Carrot-Oatmeal Cookie Recipe

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This carrot-oatmeal cookie recipe makes enough to share—although you might want to eat them all yourself!
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"The Beginner's Guide to Making and Using Dried Foods" by Teresa Marrone offers complete instructions for how to dehydrate vegetables, fruits, herbs and even meats and prepared meals safely and easily.
30 min DURATION
10 min COOK TIME
20 min PREP TIME
4 dozen cookies SERVINGS

Ingredients

  • 1 cup brown sugar, packed
  • 2/3 cup milk
  • 1/2 cup vegetable shortening
  • 3 eggs
  • 1 cup shredded dried carrots
  • 2 cups all-purpose flour
  • 1 teaspoon baking powder
  • 1/2 teaspoon baking soda
  • 1/2 teaspoon ground cinnamon
  • 1/2 teaspoon salt
  • 1-1/2 cups old-fashioned rolled oats
  • 1-1/2 cups dried seedless grapes or chopped dried plums
  • 1/2 cup chopped nuts
  • 1 tablespoon finely chopped dried orange zest

Directions

  • Preheat the oven to 350 degrees F. Lightly grease two baking sheets; set aside.
  • Combine the brown sugar, milk, shortening, and eggs in a large mixing bowl; beat with a fork until well blended. Stir in the carrots; set aside for 10 minutes.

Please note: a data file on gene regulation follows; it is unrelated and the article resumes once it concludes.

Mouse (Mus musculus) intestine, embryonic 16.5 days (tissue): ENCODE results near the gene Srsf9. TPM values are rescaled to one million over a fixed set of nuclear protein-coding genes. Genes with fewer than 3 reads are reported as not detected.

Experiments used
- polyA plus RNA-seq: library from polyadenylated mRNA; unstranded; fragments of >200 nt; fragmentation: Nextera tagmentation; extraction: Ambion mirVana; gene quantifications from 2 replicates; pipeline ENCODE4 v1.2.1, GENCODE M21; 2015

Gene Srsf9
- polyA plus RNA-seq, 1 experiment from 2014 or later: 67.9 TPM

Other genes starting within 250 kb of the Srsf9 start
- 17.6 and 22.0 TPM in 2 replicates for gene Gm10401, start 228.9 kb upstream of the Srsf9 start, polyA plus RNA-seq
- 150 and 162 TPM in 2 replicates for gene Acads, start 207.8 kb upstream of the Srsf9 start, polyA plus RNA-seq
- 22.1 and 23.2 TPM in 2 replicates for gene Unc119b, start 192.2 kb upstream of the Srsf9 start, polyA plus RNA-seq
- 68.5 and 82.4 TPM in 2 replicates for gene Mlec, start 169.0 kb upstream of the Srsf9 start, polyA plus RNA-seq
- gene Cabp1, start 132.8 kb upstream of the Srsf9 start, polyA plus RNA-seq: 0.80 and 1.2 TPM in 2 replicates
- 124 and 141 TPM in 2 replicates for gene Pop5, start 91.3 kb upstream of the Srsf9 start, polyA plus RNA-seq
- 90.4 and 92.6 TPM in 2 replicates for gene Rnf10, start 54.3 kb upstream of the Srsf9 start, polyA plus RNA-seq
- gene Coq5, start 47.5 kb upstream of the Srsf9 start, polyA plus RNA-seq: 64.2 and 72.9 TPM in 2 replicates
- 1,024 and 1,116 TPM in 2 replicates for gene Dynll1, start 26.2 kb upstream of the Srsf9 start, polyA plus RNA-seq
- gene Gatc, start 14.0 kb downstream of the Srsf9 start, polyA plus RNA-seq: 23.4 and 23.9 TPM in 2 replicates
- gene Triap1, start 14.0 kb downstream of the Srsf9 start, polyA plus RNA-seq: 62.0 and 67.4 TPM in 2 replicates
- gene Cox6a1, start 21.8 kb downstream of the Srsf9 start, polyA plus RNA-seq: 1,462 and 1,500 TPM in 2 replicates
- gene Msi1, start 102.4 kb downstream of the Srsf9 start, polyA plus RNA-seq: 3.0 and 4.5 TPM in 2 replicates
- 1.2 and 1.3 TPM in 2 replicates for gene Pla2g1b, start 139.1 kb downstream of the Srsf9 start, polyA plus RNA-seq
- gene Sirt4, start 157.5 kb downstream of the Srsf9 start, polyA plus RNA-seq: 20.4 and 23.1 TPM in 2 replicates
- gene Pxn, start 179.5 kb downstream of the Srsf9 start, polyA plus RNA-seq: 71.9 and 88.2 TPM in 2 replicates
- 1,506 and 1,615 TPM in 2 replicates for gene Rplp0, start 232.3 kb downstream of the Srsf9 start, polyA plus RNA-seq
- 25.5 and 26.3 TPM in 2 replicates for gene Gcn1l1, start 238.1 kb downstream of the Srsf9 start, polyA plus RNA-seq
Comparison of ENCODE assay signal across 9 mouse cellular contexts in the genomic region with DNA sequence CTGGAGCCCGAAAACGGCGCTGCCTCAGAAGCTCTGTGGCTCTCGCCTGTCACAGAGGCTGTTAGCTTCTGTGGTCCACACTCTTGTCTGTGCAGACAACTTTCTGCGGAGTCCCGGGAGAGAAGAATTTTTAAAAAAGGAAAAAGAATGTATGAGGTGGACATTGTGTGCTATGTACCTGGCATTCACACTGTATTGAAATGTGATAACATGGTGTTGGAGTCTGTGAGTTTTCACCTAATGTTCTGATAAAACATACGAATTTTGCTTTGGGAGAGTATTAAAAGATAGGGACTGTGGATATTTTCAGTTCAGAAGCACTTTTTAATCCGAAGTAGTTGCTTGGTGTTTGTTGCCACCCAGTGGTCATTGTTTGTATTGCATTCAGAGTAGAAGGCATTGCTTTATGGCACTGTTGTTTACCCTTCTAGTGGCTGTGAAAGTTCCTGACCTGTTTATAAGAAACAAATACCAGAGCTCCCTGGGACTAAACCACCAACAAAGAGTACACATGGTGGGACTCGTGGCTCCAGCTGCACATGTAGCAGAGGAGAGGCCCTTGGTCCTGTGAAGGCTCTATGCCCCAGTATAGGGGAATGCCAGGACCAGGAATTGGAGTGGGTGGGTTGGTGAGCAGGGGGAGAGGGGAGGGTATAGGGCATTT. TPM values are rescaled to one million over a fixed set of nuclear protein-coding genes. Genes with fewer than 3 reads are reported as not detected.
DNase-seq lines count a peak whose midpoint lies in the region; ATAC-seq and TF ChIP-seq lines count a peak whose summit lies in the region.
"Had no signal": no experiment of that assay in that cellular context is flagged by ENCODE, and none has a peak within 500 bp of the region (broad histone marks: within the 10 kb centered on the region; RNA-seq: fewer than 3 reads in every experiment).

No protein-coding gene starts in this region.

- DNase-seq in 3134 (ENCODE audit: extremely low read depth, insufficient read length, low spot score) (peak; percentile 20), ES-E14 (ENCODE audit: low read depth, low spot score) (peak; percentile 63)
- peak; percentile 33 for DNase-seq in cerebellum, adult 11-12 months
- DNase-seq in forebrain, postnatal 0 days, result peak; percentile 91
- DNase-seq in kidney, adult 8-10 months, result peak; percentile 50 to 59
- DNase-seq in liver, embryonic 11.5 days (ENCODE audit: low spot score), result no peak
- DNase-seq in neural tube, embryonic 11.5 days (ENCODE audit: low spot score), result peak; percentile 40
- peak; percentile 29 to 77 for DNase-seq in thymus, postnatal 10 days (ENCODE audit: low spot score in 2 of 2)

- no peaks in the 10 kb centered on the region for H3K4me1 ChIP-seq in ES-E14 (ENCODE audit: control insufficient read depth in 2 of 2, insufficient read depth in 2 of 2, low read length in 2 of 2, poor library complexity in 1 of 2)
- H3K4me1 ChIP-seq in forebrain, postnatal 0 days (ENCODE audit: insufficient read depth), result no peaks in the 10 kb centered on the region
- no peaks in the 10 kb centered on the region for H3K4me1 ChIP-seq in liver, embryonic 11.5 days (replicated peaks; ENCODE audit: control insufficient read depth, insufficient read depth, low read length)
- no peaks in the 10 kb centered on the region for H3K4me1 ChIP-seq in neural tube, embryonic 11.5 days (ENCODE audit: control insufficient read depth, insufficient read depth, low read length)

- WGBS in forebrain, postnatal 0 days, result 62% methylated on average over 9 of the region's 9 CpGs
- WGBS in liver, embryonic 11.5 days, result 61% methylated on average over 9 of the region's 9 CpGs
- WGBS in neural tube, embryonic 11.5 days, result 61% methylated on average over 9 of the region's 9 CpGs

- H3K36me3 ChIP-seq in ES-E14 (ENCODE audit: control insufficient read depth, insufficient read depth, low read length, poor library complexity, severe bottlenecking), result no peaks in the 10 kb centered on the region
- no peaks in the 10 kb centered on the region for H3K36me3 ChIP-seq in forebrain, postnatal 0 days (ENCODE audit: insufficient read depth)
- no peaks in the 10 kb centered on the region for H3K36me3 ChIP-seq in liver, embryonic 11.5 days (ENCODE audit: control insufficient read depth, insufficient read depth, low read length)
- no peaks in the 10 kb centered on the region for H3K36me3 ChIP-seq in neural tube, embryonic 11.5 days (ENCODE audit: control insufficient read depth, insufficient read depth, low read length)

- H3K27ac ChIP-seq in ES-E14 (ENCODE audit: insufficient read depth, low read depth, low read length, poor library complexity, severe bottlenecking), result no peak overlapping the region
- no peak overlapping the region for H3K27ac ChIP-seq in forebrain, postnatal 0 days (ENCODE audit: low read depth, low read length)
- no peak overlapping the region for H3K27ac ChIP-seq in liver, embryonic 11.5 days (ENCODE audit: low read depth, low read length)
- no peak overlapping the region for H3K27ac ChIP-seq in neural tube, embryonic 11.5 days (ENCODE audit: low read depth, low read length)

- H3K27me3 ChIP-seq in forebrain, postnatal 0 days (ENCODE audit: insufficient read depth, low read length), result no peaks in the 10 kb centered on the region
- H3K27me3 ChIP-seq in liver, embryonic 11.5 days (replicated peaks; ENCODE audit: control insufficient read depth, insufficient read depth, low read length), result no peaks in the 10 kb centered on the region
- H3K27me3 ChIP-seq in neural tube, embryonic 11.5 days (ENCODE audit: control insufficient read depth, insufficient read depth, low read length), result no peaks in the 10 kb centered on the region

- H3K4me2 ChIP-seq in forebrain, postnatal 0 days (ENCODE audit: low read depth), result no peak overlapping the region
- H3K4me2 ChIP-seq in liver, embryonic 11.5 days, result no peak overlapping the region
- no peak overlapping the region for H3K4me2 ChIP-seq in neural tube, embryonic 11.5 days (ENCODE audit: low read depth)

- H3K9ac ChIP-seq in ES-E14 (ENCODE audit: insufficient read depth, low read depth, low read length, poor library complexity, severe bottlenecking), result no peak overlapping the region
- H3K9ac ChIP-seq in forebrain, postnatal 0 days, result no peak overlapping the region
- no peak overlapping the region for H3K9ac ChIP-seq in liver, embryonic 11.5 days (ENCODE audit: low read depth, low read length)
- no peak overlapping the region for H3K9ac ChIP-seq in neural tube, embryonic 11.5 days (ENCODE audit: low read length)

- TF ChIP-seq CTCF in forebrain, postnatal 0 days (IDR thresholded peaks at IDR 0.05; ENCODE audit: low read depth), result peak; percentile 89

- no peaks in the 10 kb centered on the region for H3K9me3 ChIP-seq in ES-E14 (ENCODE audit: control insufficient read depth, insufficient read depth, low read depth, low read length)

• Sift together the flour, baking powder, baking soda, cinnamon, and salt into a medium bowl. Stir in the oats, grapes, nuts, and orange zest. Add to the carrot mixture, stirring with a wooden spoon until just combined.
  • Drop rounded teaspoons of the dough onto the baking sheets, keeping about 2 inches apart; refrigerate the unused dough. Bake for 10 to 12 minutes or until lightly browned. Transfer the carrot-oatmeal cookies to a cooling rack. Cool the baking sheets and repeat until all dough has been baked.

    More from The Beginner's Guide to Making and Using Dried Foods:

    Scalloped Asparagus RecipeVegetable Dip RecipeDehydrating Zucchini At HomeDrying Asparagus At HomeHow to Dry Carrots
    Excerpted from The Beginner’s Guide to Making and Using Dried Foods © Teresa Marrone. Used with permission from Storey Publishing, 2014. Buy this book from our store: The Beginner’s Guide to Making and Using Dried Foods.
PRINT RECIPE

You can dehydrate vegetables, fruits, meats, herbs and even prepared meals with the instructions in The Beginner’s Guide to Making and Using Dried Foods (Storey Publishing, 2014) by Teresa Marrone. Each section includes food profiles with clear preparation instructions and recipes that feature that particular dried food, allowing the home cook to incorporate local and seasonal foods into a year-rounds diet. The following carrot-oatmeal cookie recipe is from chapter 5, “Vegetables.”

You can purchase this book from the Mother Earth Living store: The Beginner’s Guide to Making and Using Dried Foods.

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